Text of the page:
Pedro Almodóvar delivers yet another major late work, with Penélope Cruz on career-best form.
It must be tiring reading critics’ notices of new Pedro Almodóvar films and seeing the same old tired line about how it’s his best film in years, or maybe one of his best ever. And yet here we are again with Parallel Mothers which is – drum roll please – up there in the highest echelons of his world-beating canon.
This sinuous and sensual melodrama of identity, maternity and sexuality plays like a remix of 2006’s Volver cross-processed through 1999’s All About My Mother and even 2002’s Talk To Her – so that’s all of his best films in a single package. Result! And forget boxes: most will require a flat-bed truck stacked with Kleenex to make it through this one without the irritant of tear-based obfuscation.
This is a film about coping with the trauma of death, but also the difficulties of comprehending how others create their own unique coping mechanisms to deal with that same trauma. There are moments of unimaginable sadness which segue smoothly into brightness and levity. Life is presented as a collection of small disappointments and modest victories, with acceptance and forward momentum key not only to how the drama evolves but how this tale unravels. It’s also rare to see death discussed with such lyricism and circumspection. Every shot, every narrative beat, every decision exudes not merely confidence but the dainty touch of a master filmmaker.
As director-star pairings go, there’s very little that beats an Almodóvar/Penélope Cruz effort, and this latest appears to prove that the beloved Spanish leading lady saves all of her A-material for Pedro. And why wouldn’t you? Here she plays Janis (named after tragic hippy rebel Janis Joplin), a magazine photographer who is interested in disinterring the unmarked grave of her grandfather who was executed by Filangists during the Franco regime. When she one day is asked to make a portrait of celebrity archeologist Arturo (Israel Elejalde), she solicits his help, and the pair also embark on an affair.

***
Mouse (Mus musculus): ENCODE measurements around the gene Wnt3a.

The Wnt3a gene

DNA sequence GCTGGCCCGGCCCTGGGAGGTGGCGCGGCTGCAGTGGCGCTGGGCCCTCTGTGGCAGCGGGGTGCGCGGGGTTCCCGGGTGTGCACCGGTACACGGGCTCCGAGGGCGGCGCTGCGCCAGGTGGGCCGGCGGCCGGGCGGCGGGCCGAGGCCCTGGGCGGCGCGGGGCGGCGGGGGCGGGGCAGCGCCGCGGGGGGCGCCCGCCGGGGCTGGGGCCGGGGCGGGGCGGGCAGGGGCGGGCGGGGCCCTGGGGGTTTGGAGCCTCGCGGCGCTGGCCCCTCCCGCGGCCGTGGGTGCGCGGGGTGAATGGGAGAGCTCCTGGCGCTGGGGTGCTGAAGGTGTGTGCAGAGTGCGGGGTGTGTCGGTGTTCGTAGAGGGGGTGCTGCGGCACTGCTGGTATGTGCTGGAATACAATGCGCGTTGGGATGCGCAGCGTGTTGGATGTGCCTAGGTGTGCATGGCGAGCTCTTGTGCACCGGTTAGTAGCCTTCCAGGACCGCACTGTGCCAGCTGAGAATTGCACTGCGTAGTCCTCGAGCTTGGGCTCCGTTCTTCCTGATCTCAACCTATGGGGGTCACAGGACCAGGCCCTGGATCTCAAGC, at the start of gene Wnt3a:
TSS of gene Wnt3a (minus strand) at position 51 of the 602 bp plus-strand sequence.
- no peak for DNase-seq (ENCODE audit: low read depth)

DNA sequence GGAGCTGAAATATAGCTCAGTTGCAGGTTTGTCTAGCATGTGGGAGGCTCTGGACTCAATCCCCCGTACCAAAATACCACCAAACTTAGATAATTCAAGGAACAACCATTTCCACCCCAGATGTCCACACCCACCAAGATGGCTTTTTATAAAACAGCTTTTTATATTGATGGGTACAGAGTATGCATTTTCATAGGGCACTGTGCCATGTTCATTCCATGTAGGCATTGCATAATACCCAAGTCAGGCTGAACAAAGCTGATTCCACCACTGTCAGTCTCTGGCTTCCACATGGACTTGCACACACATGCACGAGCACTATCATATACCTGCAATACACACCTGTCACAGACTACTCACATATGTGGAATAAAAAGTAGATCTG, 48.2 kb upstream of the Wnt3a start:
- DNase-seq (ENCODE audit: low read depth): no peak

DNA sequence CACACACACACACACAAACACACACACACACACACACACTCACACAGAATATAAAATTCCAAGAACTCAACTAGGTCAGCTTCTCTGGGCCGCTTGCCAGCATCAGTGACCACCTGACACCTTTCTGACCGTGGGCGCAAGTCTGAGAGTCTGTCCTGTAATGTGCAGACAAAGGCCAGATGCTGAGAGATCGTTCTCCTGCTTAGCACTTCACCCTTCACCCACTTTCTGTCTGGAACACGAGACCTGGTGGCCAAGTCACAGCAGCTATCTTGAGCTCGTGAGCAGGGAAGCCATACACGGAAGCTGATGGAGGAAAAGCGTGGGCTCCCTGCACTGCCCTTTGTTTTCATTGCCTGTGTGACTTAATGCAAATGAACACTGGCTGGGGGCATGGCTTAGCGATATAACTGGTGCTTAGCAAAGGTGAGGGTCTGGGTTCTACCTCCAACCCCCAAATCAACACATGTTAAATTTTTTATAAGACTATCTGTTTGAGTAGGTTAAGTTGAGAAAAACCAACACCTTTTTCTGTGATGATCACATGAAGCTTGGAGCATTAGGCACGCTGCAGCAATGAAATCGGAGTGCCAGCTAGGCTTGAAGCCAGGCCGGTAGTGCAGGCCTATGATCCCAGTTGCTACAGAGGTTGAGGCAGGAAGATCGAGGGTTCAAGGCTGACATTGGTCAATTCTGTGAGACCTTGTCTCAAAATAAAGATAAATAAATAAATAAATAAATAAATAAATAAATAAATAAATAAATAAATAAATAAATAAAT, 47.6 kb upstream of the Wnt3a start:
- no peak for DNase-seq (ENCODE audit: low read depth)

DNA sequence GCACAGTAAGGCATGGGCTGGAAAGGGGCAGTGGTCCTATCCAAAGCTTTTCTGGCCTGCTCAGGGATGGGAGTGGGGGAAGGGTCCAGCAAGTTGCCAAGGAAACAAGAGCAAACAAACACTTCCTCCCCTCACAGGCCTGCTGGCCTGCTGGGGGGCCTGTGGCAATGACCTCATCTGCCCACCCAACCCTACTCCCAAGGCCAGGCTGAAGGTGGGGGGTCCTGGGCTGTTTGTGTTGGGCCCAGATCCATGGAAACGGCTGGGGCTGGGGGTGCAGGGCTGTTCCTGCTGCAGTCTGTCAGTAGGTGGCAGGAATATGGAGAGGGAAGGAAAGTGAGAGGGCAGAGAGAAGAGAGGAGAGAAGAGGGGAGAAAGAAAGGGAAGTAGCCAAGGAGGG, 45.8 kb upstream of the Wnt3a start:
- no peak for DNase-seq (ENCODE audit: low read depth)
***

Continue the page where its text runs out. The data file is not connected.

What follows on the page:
Their tryst is short lived as he has to tend to his ailing wife, but it produces a child that Janis – in the spirit of her pioneering grandmother – decides to bring up alone. While on the maternity ward she meets Ana (Milena Smit), a troubled teen carrying a baby whose father is unknown. The pair strike up a bond when their children are born simultaneously. Their complex future entanglements comprise the bulk of the plot from there on in, and Janis is forced to make a series of heart-wrenching decisions in order to reconcile her love for her child, and her dedication to stalwart feminist independence and survival at all costs.
As with 2019’s autobiographical Pain & Glory, this one confines much of the drama to Janis’s bijou Madrid flat, in which every shot heaves with background literary references, suggestive art pieces and fabulously gaudy colour combinations. The emotional topography of the film, and possibly the characters’ state of mind, are also signalled through a vast spectrum of plastic phone covers which are sometimes swapped to fit the mood, and other times to match one of the extraordinary costumes on show.
Almodóvar has for many decades been characterised – and lauded – for his empathy towards the struggles of women at the hands of tyrannical men, and Parallel Mothers both doubles down and subtly expands on that remit. Janis is the epitome of a Strong Female Lead, but she comes with baggage, texture and even shades of moral duplicity that snags her away from the realms of the clichéd. And that’s largely down to Cruz’s extraordinary performance, in which she doles out magnificently effective emotional body blows at a rate of knots, while never once appearing like she’s breaking a sweat.
It’s a remarkably complete film, a miniature epic in its own way, one which transplants an intimate domestic drama onto the torrid political canvas of modern Spain.
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Published 1 Sep 2021
Pedro Almodóvar reunites with some familiar faces for this masterful trip down memory lane.
By Matt Thrift
With the Spanish maestro back in action we take a look back at his formative years.